We rely on a multivitamin, a few other supplements, and a generally healthy diet with a diversity of nutrient-rich foods to get nutrients into the optimal range. For calcium we don’t think the optimal range is that high, see, and foods plus multivitamin are sufficient. We do recommend extra magnesium supplementation because water, the primary source of magnesium historically, is generally magnesium-free these days. I wouldn’t count on bone broth to supply enough magnesium.

  3. Love the blog, only been reading for the past two weeks. I been paleo on the strict side for nearly two years now. Love it. Anyway, I have a question about the carbloading you mention today. If one goes lowcarb for several weeks before hand (perhaps but not necessarily eating in a paleo manner) and then attempts to carbload before the endeavor how should one go about it? I mean in concrete terms. i ask because my experience has been that after living paleo (which has me eating generally low carb though im fit and don’t worry about %s too much) for so long if i try to eat a large bolus of carb (which would pretty much have to be from a grain or sugar source) my digestive system does not like it. it’d put me in a state not at all ready to compete. Love to know what i could do to alleviate this, though. Thanks very much -b

  4. Hi ben,

    Since our knowledge of carb loading is based on published papers, we don’t have the practical experience to know how common your experience is, and what steps are most likely to remedy it.

    However, here are a few ideas.

    First, rice should be the carb of choice for loading. Part of the trouble you’ve experienced may be due to pasta/bread/wheat based carbs. Wheat has toxins which impair digestion, so carb loading with wheat will leave a lot of undigested matter in the gut for race day. Rice should transit much faster and be digested much more thoroughly. Rice is relatively low in fiber and so the fecal burden shouldn’t be large.

    Second, for athletes anyway we’re not a zero-carb or extremely low-carb diet. (Low-carb diets can be therapeutic for some conditions, but usually athletes don’t have those conditions.) If an athlete is generally eating 600 carb calories a day during training, then a week of zero-carb should not eliminate the ability to digest rice or handle excursions in blood sugar.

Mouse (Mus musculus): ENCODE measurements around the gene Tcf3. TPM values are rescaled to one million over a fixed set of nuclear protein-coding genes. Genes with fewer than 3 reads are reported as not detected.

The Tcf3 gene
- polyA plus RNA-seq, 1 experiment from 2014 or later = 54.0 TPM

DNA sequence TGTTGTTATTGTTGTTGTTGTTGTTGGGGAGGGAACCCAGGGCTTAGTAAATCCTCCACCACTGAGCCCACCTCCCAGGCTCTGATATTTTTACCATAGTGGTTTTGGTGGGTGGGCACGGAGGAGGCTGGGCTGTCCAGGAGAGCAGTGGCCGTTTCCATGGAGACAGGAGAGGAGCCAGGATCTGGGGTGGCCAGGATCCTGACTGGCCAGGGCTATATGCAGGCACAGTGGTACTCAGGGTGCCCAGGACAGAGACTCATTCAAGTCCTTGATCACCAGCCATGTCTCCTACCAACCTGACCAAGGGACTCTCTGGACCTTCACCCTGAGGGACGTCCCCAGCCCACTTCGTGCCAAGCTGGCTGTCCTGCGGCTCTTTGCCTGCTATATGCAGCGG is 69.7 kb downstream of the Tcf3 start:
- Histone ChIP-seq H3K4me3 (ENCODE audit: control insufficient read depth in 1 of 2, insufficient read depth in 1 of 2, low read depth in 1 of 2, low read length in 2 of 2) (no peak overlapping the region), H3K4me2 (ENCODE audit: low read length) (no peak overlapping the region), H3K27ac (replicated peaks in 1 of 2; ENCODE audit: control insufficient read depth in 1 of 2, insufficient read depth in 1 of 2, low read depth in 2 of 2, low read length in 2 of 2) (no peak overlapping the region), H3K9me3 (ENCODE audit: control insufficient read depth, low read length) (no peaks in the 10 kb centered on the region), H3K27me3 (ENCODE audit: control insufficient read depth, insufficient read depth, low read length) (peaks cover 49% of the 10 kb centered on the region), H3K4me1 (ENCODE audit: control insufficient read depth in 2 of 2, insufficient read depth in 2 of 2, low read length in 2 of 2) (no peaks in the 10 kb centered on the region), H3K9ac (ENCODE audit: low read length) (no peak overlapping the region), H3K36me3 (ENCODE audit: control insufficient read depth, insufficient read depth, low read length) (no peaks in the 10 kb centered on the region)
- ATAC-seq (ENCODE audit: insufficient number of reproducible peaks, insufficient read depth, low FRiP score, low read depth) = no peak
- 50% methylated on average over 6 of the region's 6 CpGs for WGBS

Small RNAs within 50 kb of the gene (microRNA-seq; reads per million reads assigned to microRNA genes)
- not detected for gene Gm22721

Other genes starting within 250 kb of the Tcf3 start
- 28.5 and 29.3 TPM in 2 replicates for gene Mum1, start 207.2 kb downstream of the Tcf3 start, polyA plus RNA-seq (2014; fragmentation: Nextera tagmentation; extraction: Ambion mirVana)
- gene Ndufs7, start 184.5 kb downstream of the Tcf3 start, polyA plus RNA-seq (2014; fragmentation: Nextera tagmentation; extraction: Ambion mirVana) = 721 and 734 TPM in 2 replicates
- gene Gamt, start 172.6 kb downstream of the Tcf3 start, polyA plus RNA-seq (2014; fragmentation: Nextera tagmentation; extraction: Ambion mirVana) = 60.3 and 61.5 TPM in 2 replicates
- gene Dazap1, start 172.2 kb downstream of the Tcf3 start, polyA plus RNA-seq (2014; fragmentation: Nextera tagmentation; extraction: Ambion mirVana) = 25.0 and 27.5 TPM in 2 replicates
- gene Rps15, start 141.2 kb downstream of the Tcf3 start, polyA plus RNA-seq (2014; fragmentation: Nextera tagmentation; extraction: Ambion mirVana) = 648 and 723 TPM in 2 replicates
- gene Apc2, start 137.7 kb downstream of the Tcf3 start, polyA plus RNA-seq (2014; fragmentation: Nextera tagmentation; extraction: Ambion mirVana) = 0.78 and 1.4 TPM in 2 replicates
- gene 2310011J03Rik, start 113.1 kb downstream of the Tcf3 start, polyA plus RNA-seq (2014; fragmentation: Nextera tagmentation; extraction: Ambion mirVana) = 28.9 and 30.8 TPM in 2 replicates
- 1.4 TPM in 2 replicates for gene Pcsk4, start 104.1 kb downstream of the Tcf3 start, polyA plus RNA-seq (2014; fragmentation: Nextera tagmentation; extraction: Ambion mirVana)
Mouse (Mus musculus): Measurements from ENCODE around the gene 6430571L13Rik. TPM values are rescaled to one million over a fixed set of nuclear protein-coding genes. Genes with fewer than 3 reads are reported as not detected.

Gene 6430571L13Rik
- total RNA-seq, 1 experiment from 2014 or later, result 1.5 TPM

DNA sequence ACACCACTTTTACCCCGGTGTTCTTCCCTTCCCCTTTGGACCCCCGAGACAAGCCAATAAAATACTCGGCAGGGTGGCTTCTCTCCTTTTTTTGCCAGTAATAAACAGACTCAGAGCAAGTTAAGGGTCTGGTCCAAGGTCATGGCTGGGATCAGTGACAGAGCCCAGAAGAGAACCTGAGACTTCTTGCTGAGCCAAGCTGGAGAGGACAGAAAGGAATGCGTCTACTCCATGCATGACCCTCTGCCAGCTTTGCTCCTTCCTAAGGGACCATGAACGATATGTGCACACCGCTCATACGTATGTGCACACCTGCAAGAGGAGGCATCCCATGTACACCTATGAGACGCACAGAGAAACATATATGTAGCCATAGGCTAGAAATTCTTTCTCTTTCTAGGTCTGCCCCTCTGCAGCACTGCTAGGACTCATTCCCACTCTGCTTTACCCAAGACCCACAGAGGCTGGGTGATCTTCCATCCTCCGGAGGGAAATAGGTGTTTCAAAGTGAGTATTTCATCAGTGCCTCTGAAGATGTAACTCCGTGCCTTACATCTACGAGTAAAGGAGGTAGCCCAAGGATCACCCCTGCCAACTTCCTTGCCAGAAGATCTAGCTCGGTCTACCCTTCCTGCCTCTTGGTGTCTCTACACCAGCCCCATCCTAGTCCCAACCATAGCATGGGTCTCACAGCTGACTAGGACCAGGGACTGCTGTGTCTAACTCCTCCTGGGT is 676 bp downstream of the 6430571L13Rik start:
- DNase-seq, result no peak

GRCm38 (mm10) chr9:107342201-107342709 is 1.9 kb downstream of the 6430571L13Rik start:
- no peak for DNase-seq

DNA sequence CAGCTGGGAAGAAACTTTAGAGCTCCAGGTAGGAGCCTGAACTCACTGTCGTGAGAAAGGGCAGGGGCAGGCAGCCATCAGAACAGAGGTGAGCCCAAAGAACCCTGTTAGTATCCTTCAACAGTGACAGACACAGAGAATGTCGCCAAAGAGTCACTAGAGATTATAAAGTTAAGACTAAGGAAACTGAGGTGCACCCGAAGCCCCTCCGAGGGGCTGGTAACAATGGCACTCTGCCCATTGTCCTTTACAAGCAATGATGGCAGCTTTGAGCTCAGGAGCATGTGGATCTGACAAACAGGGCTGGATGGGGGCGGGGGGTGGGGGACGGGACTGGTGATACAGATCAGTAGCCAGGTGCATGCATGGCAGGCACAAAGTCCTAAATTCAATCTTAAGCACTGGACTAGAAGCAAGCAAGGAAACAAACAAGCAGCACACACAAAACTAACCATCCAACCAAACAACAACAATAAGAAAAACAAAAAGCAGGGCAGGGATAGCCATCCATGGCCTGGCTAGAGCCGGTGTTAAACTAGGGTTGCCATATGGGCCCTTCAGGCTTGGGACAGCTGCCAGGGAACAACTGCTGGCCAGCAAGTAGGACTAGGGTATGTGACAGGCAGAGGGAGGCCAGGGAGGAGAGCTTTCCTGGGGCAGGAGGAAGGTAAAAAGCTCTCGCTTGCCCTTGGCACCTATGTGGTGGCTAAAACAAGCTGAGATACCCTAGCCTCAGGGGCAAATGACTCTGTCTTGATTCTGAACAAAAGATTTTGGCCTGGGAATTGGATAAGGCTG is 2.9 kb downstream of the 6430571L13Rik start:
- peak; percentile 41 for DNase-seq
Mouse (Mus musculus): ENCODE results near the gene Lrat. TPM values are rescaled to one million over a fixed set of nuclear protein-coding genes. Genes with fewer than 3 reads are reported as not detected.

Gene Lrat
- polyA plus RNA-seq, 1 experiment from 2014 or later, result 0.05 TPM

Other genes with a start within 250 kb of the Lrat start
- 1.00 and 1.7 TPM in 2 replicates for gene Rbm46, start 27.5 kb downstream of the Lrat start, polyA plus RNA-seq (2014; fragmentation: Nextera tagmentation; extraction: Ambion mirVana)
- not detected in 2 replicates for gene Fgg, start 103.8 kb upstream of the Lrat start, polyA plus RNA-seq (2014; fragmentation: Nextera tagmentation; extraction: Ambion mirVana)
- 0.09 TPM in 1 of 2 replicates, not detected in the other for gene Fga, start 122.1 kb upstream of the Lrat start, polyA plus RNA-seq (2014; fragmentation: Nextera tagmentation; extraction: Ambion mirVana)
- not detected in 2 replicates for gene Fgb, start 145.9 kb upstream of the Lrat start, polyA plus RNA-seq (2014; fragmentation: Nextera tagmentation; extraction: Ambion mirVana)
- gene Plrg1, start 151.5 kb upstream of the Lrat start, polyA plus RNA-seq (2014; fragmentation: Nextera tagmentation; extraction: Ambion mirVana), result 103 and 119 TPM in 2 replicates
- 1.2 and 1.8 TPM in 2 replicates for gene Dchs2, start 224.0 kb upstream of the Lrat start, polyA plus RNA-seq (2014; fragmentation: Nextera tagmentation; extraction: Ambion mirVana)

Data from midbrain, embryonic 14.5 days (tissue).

I think if carb loading is done on Thursday and Friday prior to a Saturday event, and the athlete competes with very light food on Saturday, then the body should be well prepared to compete in an endurance contest.

    There are also foods and nutrients which increase insulin sensitivity and help move carbs into glycogen. These include micronutrients like chromium (one of our recommended supplements) and drinks like coffee. So nutrient deficiencies could be a factor, and tricks like coffee drinking might also help.

    I’m not sure if these steps would solve your problem, but they’re what I would try.

  5. Thanks for the post!

    Do you go into details in your book about this:
    Intermittent fasting enhances growth hormone levels and promotes muscle development.

    Can you give me some links that also promotes this idea?


    Healthy Paleo Guy

    • Hi Guy,

      Our book doesn’t go into that specifically – it does talk extensively about intermittent fasting as a technique for enhancing immunity to infectious disease, because its focus is more on preventing and healing disease.

      However, Art De Vany of and Martin Berkhan of have written extensively about the relation between fasting, growth hormone, and muscle development.

      Best, Paul

  6. This site provides us for perfect diet plan. Thanks…

  7. Hi Paul,

    What is the preferred form of whey protein: concentrate, isolate, or hydrolysate?


  8. I don’t really have a preferred form of whey.

    Actually, though I recommended whey in this post, I’ve recommended BCAAs/leucine and maybe creatine elsewhere as alternatives. Perhaps the best source of whey would be the whole food form — eg raw goat milk.